The Canterbury Tech Summit (CTS, previously known as the Canterbury Software Summit) took place at Christchurch Airforce museum this month and it was a sell-out! We were lucky enough to be able to head along as sponsors of the new Community Zone that premiered this year, featuring some great not-for-profits, including Ministry of Awesome, Women in Tech, Code Club and Startup Weekend to name a few!

If you made it along you may have crossed paths with some HQ Flicksters who attended – Anita, Jase and Steve. Armed with a few kilos of yellow jet planes (yes, you can buy whole bags of single coloured lollies!), they got comfy in the Community Zone and had some indepth conversations with Tech Summit go-ers.

There was a great line up of hugely successful and inspiring speakers, but two companies who really caught our eye were Muru-D and Kiwi Landing Pad.

Muru-D

The story behind Muru-D is one of realisation and a drive to do more. After pausing to have a serious think about what really made her happy, a stressed and less-than-inspired Annie Parker found that everything that made her smile was completely unrelated to her work. She took some time off to tackle Mount Kilimanjaro and gather her thoughts. As she neared the summit, a time when she should have felt elated, she found herself feeling a great wave of sadness at the thought that her trip was nearly over, and she’d soon be heading back to work. This was just the motivation she needed to pick up the phone and inform her boss that she quit. What else would you do at the peak of Mt Kilimanjaro?

She went on to co-found Muru-D with Charlotte Yarkoni. Muru-D is a startup accelerator that takes startups through a six month program where they’re given access to a network of mentors, co-working spaces and investors, among other great resources. Their impact on these budding entrepreneurs and their businesses are huge. Let these numbers sink in; they’ve helped 44 startups across 3 locations raise over $14 million in capital and generate $7.8 million in revenue, while creating 269 jobs. That’s huge!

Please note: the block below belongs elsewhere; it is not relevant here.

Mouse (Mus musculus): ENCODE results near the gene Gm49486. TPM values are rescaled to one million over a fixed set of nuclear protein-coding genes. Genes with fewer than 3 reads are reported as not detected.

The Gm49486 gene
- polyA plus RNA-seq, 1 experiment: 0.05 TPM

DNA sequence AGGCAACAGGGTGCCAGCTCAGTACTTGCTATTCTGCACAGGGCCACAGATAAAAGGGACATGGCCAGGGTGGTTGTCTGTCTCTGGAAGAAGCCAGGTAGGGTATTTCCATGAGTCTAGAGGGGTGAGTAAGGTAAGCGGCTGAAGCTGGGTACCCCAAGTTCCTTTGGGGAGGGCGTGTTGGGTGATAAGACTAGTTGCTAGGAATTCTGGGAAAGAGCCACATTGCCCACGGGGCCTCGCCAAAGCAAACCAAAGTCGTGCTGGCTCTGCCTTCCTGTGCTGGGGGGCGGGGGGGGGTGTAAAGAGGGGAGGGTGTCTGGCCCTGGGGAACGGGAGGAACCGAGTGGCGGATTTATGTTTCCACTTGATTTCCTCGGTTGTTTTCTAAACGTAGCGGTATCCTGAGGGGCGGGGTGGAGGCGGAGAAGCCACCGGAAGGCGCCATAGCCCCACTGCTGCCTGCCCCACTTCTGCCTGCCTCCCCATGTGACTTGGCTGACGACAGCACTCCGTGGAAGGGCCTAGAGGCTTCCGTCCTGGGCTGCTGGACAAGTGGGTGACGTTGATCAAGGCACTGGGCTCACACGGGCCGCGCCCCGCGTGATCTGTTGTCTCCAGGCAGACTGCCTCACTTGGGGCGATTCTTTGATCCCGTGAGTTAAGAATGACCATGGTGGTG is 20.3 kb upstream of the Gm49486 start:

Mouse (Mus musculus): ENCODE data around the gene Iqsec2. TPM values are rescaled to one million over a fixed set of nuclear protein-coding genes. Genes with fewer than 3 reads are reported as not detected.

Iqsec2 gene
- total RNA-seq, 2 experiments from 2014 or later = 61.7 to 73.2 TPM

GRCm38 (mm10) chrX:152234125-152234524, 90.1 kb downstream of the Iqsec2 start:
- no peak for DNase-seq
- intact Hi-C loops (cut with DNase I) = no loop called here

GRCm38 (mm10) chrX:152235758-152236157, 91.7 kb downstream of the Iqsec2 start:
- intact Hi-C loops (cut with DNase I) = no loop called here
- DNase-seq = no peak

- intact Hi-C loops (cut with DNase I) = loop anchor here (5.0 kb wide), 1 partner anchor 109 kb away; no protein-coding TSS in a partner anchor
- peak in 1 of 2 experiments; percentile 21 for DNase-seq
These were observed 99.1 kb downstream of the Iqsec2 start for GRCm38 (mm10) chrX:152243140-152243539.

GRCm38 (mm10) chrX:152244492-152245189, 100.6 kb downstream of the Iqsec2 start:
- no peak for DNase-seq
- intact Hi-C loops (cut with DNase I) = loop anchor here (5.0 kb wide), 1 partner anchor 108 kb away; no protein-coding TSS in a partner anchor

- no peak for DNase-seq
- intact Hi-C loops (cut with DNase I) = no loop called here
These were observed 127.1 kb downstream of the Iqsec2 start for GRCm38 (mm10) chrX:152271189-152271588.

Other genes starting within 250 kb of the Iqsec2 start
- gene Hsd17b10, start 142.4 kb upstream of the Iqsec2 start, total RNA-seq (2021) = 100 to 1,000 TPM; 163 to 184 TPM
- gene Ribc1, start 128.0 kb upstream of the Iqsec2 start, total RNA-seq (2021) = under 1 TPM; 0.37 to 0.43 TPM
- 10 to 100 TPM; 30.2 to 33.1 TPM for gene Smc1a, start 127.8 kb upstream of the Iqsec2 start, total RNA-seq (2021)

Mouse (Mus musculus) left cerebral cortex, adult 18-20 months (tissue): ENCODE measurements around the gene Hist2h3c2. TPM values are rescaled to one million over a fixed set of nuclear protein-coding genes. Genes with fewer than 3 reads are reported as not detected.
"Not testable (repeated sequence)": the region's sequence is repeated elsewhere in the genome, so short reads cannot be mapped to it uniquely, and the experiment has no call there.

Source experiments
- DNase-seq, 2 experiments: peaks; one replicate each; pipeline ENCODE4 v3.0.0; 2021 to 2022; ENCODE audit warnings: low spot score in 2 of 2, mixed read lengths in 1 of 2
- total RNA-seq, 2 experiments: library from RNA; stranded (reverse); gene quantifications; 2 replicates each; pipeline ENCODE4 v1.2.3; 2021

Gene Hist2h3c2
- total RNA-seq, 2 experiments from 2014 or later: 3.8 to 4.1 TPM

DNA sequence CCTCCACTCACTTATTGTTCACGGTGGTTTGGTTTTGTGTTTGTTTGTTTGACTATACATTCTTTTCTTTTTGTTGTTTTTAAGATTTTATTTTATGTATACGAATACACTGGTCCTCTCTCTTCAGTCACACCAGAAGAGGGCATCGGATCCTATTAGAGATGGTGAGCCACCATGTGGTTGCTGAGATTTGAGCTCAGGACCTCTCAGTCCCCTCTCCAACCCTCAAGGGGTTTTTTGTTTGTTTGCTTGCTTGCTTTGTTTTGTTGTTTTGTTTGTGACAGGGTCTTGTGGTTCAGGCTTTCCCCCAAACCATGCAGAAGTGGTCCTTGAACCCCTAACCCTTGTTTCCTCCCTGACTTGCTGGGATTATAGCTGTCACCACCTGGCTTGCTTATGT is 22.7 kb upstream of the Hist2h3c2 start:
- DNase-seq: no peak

During her talk at the Canterbury Tech Summit, Annie shared some great tips for nurturing a successful startup ecosystem. Here’s what she had to say:

  1. Be open and honest – this is the greatest contribution you can make
  2. Develop strong partnerships
  3. Hire well – recognise your expertise and any knowledge gaps you have
  4. Be in it for the long haul – startups can take 8-10 years to become established
  5. Don’t do it for the money
  6. Pay it forward


Kiwi Landing Pad

Kiwi Landing Pad (KLP) was created to help New Zealand technology companies get a foothold in the US market. Their collaborative workspace, located in downtown San Fransisco puts them right at the centre of the technology entrepreneurship community. KLP is working to build and coordinate a thriving community of New Zealand technology businesses in Silicon Valley, where they can collaborate, connect and help each other succeed.

Sian Simpson, the Global Community Manager at KLP, and a 2016 Women of Influence finalist, shared some of her knowledge at the CTS this year. Here are some of the points she covered:

There are some factors that hinder New Zealand businesses entering the US market:

  • Tall poppy syndrome
  • Being overly humble – we need to be more direct and be proud of our achievements
  • Being a lone wolf – we need to be comfortable networking and sharing ideas

What helps us?

  • People love New Zealand – we should embrace our authentic and genuine culture, and use it to our advantage
  • Ingenuity
  • We have a great regulatory market
  • Our eco-system is young
  • We can innovate quickly in a small, controlled market

And finally…. everything takes time. Success = (variable + variable + variable…) + time!

The lineup of speakers was incredible, but Kiwi Landing Pad and Muru-D stuck out the most for us. If you attended the Summit, we’d love to know what the greatest takeaway for you was. Comment below!

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